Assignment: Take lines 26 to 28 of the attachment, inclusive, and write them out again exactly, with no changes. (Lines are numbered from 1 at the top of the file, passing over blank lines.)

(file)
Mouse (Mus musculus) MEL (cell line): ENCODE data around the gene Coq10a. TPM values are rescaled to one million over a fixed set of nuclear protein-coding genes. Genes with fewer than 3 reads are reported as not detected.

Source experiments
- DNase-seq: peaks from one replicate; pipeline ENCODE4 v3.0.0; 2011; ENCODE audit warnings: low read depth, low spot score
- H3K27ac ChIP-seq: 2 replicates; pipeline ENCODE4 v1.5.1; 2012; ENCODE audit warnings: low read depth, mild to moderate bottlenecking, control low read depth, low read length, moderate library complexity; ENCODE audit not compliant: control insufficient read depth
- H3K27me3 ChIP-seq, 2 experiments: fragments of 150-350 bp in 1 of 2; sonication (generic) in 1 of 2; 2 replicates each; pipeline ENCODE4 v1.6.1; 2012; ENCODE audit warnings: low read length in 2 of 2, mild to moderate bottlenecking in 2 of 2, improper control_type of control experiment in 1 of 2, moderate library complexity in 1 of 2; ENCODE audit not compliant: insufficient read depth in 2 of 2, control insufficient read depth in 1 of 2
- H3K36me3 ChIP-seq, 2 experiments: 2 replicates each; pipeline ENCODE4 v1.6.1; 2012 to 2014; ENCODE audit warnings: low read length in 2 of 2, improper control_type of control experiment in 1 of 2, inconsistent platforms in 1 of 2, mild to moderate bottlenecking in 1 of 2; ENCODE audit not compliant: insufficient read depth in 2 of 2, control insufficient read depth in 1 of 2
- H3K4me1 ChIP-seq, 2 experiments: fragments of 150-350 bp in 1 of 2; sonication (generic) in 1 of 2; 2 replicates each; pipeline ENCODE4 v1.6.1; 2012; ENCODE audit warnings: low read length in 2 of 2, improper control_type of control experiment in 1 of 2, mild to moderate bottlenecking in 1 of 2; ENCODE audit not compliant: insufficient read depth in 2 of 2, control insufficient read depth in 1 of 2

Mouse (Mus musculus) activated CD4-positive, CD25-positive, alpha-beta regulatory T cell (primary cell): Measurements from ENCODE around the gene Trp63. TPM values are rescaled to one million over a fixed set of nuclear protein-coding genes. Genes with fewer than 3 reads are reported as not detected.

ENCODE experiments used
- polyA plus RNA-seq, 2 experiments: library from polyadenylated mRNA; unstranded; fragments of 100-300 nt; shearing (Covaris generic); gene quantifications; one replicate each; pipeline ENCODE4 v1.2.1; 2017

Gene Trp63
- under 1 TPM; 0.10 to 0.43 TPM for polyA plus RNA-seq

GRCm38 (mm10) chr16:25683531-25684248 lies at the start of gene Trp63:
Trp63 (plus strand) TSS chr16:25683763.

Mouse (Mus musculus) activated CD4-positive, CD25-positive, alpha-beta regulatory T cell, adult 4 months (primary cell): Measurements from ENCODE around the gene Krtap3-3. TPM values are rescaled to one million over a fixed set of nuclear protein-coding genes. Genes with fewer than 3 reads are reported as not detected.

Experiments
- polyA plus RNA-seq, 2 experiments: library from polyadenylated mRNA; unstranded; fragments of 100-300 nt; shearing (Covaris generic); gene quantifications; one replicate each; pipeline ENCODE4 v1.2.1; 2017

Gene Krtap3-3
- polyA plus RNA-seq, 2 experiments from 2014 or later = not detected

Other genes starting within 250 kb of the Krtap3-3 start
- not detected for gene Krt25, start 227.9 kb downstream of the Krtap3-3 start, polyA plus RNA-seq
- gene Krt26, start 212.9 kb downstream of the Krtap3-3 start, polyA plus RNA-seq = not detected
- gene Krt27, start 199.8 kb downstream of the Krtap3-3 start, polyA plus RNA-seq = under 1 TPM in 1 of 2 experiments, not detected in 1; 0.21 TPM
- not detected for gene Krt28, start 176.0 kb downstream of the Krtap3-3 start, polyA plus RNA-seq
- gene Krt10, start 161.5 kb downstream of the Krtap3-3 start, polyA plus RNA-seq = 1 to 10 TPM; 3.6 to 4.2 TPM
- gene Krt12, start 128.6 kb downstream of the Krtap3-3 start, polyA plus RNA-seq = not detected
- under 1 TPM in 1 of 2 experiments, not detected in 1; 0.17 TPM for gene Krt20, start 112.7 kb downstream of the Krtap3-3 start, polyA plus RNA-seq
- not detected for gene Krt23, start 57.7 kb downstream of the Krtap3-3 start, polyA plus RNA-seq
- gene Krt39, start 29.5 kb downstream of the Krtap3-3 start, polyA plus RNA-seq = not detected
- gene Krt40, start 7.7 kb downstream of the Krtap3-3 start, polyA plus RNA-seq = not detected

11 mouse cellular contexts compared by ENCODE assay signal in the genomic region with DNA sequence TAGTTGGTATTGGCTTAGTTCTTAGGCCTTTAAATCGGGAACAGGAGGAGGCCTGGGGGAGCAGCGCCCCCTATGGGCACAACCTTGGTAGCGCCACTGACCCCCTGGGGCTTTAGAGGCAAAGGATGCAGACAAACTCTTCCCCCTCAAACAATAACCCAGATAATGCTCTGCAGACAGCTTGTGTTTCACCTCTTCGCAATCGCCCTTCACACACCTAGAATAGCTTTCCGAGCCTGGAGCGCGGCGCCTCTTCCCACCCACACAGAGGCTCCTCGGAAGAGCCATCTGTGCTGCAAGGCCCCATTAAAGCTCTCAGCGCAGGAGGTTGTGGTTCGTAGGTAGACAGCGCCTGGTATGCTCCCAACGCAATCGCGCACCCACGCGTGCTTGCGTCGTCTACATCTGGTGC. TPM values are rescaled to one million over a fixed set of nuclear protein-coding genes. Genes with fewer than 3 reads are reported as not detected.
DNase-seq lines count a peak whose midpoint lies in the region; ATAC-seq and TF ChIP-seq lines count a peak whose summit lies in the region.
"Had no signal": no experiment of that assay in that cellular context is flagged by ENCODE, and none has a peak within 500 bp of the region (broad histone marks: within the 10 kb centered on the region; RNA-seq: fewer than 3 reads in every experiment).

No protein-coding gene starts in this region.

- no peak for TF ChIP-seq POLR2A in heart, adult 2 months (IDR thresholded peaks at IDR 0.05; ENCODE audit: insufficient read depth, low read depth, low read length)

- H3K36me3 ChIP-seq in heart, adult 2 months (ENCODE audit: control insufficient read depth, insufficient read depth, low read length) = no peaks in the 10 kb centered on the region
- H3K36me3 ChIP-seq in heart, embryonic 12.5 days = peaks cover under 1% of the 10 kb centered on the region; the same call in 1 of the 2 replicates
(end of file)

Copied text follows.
- gene Krt12, start 128.6 kb downstream of the Krtap3-3 start, polyA plus RNA-seq = not detected
- under 1 TPM in 1 of 2 experiments, not detected in 1; 0.17 TPM for gene Krt20, start 112.7 kb downstream of the Krtap3-3 start, polyA plus RNA-seq
- not detected for gene Krt23, start 57.7 kb downstream of the Krtap3-3 start, polyA plus RNA-seq